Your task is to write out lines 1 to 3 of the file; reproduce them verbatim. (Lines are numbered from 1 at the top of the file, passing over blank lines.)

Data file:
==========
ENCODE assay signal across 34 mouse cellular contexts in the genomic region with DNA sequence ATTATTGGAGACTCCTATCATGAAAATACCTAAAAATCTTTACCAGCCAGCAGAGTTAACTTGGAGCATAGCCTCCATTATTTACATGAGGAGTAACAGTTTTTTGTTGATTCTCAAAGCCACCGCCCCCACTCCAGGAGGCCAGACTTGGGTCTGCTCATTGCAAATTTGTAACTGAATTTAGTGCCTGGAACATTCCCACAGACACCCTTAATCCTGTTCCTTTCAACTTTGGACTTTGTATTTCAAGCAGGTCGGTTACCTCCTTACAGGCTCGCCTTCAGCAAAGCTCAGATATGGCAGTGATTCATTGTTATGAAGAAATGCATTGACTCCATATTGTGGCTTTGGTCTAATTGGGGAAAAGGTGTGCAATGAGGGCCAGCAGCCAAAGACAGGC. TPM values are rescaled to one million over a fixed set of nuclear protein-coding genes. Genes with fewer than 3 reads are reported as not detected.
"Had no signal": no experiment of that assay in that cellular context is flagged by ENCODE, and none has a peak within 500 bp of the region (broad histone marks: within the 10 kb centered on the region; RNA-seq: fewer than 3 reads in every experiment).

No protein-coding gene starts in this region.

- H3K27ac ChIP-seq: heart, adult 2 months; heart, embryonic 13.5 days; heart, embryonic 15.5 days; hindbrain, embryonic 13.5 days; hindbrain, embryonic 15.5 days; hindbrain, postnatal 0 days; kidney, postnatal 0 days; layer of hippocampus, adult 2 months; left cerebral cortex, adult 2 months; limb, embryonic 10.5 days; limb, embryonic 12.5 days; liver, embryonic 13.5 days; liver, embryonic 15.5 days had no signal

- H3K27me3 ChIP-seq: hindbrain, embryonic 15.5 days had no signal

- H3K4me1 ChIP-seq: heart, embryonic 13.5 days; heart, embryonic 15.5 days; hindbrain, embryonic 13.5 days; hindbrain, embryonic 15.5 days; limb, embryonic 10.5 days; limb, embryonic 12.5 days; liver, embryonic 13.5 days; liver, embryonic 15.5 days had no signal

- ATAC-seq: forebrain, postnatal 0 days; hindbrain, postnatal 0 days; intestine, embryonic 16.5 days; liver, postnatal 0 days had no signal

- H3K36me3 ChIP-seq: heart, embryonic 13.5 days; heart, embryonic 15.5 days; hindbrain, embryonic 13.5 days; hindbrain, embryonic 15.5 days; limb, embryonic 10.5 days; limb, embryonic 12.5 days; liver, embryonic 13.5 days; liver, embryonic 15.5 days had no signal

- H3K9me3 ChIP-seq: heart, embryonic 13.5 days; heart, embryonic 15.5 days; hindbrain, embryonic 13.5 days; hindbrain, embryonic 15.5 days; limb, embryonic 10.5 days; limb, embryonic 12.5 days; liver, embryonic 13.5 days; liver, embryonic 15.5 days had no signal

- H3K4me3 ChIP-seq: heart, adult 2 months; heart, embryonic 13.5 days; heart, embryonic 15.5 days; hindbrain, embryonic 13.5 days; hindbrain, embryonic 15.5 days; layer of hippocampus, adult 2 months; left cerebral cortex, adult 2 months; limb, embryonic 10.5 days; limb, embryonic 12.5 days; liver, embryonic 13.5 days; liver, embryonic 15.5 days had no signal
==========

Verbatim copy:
ENCODE assay signal across 34 mouse cellular contexts in the genomic region with DNA sequence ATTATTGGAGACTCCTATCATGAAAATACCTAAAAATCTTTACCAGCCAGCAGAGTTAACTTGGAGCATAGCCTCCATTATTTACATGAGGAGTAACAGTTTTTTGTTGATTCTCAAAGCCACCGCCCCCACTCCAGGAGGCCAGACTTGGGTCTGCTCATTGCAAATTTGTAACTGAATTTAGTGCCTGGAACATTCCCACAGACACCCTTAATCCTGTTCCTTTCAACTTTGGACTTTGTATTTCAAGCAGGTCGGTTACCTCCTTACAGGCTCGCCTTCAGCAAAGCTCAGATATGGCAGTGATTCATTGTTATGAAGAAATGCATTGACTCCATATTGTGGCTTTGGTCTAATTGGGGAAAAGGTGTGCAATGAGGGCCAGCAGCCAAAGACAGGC. TPM values are rescaled to one million over a fixed set of nuclear protein-coding genes. Genes with fewer than 3 reads are reported as not detected.
"Had no signal": no experiment of that assay in that cellular context is flagged by ENCODE, and none has a peak within 500 bp of the region (broad histone marks: within the 10 kb centered on the region; RNA-seq: fewer than 3 reads in every experiment).

No protein-coding gene starts in this region.